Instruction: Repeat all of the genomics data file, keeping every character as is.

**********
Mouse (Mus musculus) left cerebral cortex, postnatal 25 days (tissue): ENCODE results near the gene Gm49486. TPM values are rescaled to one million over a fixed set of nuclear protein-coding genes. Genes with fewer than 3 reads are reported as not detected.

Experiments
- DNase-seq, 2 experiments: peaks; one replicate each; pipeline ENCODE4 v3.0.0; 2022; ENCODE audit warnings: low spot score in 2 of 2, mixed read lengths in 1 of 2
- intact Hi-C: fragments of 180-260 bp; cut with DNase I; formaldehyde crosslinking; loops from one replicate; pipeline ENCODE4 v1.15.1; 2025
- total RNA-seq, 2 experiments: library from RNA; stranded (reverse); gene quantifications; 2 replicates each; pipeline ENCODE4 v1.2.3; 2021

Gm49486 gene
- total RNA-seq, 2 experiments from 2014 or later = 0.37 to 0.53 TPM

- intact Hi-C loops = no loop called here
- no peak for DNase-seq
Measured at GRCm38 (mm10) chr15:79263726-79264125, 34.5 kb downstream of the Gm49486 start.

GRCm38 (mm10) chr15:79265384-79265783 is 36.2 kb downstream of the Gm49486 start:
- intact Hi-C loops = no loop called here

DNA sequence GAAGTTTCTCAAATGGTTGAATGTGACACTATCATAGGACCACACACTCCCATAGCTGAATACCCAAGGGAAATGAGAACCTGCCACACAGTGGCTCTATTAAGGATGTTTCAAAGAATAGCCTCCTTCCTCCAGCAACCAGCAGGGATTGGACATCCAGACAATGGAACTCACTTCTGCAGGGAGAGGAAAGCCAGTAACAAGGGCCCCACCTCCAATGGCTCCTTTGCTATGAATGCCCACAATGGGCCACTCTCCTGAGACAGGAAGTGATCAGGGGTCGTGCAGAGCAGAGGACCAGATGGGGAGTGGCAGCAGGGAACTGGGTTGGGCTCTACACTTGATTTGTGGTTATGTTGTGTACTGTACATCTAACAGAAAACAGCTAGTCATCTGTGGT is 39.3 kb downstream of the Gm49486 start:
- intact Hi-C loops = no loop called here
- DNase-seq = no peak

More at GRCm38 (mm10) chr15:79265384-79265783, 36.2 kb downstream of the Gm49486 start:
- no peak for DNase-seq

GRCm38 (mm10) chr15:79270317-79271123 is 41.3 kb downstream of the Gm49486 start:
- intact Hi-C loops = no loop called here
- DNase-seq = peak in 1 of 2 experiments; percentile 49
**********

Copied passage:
Mouse (Mus musculus) left cerebral cortex, postnatal 25 days (tissue): ENCODE results near the gene Gm49486. TPM values are rescaled to one million over a fixed set of nuclear protein-coding genes. Genes with fewer than 3 reads are reported as not detected.

Experiments
- DNase-seq, 2 experiments: peaks; one replicate each; pipeline ENCODE4 v3.0.0; 2022; ENCODE audit warnings: low spot score in 2 of 2, mixed read lengths in 1 of 2
- intact Hi-C: fragments of 180-260 bp; cut with DNase I; formaldehyde crosslinking; loops from one replicate; pipeline ENCODE4 v1.15.1; 2025
- total RNA-seq, 2 experiments: library from RNA; stranded (reverse); gene quantifications; 2 replicates each; pipeline ENCODE4 v1.2.3; 2021

Gm49486 gene
- total RNA-seq, 2 experiments from 2014 or later = 0.37 to 0.53 TPM

- intact Hi-C loops = no loop called here
- no peak for DNase-seq
Measured at GRCm38 (mm10) chr15:79263726-79264125, 34.5 kb downstream of the Gm49486 start.

GRCm38 (mm10) chr15:79265384-79265783 is 36.2 kb downstream of the Gm49486 start:
- intact Hi-C loops = no loop called here

DNA sequence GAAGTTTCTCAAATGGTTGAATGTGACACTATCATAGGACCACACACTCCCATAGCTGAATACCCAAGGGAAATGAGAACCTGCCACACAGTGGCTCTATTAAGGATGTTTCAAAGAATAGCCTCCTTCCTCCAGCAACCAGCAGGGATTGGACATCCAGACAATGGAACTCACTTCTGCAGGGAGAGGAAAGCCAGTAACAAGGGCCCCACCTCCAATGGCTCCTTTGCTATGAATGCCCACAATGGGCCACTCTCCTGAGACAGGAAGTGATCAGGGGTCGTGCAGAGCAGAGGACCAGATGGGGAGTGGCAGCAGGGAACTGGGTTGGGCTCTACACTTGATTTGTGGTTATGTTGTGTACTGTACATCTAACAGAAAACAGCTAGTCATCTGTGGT is 39.3 kb downstream of the Gm49486 start:
- intact Hi-C loops = no loop called here
- DNase-seq = no peak

More at GRCm38 (mm10) chr15:79265384-79265783, 36.2 kb downstream of the Gm49486 start:
- no peak for DNase-seq

GRCm38 (mm10) chr15:79270317-79271123 is 41.3 kb downstream of the Gm49486 start:
- intact Hi-C loops = no loop called here
- DNase-seq = peak in 1 of 2 experiments; percentile 49